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[pee-tee] /ˈpi ti/
adjective, peatier, peatiest.
of, pertaining to, resembling, or containing the substance peat.
Origin of peaty
1755-65; peat1 + -y1 Unabridged
Based on the Random House Dictionary, © Random House, Inc. 2015.
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Examples from the Web for peaty
Historical Examples
  • The ice on the pond may be solid enough to bear you, but when you step on this peaty edge you go down into the liquid mud beneath.

    Old Plymouth Trails Winthrop Packard
  • And the smell of peaty clothes smote him on the nostril for the first time that day.

    Gilian The Dreamer Neil Munro
  • The absence of the nitrifying organisms in certain soils, such as peaty and forest soils, may be thus accounted for.

  • Then he fell to them again, throwing out the peaty soil with both hands.

    Red Eve H. Rider Haggard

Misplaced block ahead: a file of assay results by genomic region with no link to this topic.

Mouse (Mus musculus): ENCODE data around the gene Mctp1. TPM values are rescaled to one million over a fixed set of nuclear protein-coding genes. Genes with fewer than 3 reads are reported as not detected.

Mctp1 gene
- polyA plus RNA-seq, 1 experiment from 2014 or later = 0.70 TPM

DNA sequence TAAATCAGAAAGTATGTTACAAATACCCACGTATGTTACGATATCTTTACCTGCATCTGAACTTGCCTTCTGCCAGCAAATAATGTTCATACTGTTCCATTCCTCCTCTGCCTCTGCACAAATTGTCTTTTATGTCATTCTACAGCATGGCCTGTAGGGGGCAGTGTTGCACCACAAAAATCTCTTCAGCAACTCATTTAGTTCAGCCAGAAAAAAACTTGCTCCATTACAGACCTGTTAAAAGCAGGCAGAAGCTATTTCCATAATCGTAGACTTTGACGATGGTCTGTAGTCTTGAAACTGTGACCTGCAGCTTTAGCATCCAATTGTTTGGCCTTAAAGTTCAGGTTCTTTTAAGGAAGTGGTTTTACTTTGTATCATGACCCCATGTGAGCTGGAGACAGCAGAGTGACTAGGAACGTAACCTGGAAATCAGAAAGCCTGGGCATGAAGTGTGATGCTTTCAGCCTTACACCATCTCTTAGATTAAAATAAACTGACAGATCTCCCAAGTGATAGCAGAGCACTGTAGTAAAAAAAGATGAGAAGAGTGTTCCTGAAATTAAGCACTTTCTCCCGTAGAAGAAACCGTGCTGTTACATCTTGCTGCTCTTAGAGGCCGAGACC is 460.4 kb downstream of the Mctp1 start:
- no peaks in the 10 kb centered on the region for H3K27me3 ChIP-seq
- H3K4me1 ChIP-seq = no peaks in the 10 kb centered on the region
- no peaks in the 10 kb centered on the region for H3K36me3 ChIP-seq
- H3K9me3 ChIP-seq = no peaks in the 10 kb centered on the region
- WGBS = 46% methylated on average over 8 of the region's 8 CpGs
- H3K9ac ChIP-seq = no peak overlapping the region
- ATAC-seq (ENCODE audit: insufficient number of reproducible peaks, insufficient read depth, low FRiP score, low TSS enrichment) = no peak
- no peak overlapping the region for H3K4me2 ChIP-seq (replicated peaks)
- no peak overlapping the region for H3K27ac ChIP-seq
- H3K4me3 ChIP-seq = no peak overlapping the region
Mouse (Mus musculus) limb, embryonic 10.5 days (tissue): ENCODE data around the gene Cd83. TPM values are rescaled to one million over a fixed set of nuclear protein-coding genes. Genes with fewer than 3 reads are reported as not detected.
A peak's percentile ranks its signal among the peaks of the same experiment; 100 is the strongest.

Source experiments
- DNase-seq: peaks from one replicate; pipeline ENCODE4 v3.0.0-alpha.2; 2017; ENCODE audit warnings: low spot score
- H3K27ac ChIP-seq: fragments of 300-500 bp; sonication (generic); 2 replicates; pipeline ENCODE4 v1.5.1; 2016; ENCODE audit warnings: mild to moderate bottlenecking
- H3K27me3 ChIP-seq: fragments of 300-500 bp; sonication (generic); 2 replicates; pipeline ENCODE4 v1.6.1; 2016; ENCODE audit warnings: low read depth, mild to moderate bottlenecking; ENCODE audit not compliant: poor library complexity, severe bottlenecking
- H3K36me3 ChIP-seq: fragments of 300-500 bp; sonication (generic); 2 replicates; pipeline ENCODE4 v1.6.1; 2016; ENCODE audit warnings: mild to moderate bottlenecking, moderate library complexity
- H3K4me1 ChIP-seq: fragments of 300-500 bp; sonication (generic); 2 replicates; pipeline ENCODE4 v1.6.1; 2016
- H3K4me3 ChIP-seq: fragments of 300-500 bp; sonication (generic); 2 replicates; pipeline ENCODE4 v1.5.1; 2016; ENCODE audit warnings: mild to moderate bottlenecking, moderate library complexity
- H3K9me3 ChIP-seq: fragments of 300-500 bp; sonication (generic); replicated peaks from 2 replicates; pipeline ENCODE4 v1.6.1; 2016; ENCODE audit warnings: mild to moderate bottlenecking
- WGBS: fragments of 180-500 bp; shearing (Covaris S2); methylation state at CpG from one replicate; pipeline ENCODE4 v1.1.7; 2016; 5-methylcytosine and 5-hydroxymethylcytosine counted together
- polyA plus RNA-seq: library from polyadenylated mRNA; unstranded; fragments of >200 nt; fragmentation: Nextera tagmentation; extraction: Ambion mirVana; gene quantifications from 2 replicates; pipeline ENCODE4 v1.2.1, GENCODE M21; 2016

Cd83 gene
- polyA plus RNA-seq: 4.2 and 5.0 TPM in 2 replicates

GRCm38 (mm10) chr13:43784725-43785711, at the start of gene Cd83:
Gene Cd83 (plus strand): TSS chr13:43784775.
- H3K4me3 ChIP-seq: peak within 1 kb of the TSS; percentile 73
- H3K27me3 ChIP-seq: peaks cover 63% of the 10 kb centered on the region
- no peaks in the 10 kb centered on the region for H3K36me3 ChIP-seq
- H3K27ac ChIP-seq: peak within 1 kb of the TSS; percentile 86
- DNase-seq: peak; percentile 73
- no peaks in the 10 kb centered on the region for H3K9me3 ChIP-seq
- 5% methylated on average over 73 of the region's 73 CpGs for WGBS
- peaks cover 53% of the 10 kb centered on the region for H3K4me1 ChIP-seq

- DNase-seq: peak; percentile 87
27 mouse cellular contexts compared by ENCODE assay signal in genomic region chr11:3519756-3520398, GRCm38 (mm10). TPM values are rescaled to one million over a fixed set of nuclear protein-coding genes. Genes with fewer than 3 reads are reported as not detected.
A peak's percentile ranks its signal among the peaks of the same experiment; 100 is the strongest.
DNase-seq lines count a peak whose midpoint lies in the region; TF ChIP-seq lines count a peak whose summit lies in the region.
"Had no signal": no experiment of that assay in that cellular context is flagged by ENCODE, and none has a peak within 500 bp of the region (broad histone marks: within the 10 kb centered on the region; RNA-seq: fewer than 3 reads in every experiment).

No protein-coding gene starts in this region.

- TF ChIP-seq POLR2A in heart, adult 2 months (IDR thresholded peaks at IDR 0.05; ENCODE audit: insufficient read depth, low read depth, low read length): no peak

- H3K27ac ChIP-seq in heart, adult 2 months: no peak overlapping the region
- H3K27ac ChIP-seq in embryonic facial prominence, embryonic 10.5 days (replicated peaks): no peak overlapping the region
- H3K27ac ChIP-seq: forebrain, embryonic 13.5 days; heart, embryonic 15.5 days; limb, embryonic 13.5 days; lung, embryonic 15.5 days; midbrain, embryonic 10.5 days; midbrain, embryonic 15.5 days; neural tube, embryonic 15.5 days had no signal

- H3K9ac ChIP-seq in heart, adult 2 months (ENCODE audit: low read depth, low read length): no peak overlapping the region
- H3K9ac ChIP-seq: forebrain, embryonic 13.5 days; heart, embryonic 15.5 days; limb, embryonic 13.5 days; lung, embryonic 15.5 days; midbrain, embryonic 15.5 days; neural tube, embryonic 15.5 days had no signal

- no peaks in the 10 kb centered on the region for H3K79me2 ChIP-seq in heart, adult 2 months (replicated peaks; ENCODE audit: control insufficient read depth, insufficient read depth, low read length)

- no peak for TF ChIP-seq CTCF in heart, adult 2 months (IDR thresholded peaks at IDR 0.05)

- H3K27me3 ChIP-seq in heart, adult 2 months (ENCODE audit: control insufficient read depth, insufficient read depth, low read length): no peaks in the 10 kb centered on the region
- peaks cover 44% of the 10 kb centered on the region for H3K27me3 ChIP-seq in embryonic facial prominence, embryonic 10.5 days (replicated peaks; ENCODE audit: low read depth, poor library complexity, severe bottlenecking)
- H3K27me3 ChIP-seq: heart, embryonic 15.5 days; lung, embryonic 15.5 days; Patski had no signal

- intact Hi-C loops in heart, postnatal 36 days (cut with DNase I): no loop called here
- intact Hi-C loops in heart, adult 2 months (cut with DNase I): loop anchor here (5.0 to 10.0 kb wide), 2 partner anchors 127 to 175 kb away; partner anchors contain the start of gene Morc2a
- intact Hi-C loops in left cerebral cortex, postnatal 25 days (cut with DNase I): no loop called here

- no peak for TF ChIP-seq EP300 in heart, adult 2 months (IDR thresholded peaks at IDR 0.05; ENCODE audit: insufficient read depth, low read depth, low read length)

• One who has played much golf at Trafford describes it as peaty, and I will leave it at that.

  • The soil was peaty with a deep layer of sand and black dust on the top of it.

    13 Days John Alan Lyde Caunter
  • Many are the pleasure-grounds in the south of England and Scotland where the soil is sandy and, perhaps, peaty.

  • Hair found in peat has always a dark-brown colour from impregnation with peaty matter.

  • In these spring days of good cheer he lived at times to sixty days—but only on stony ground or fire-scarred, peaty lowlands.

    The Moccasin Ranch Hamlin Garland
  • The greatest effect is remarked on estates situated on the flat lands of the coastal area where peaty soils are a feature.

Word Origin and History for peaty

1765, from peat + -y (2). Related: Peatiness.

Online Etymology Dictionary, © 2010 Douglas Harper
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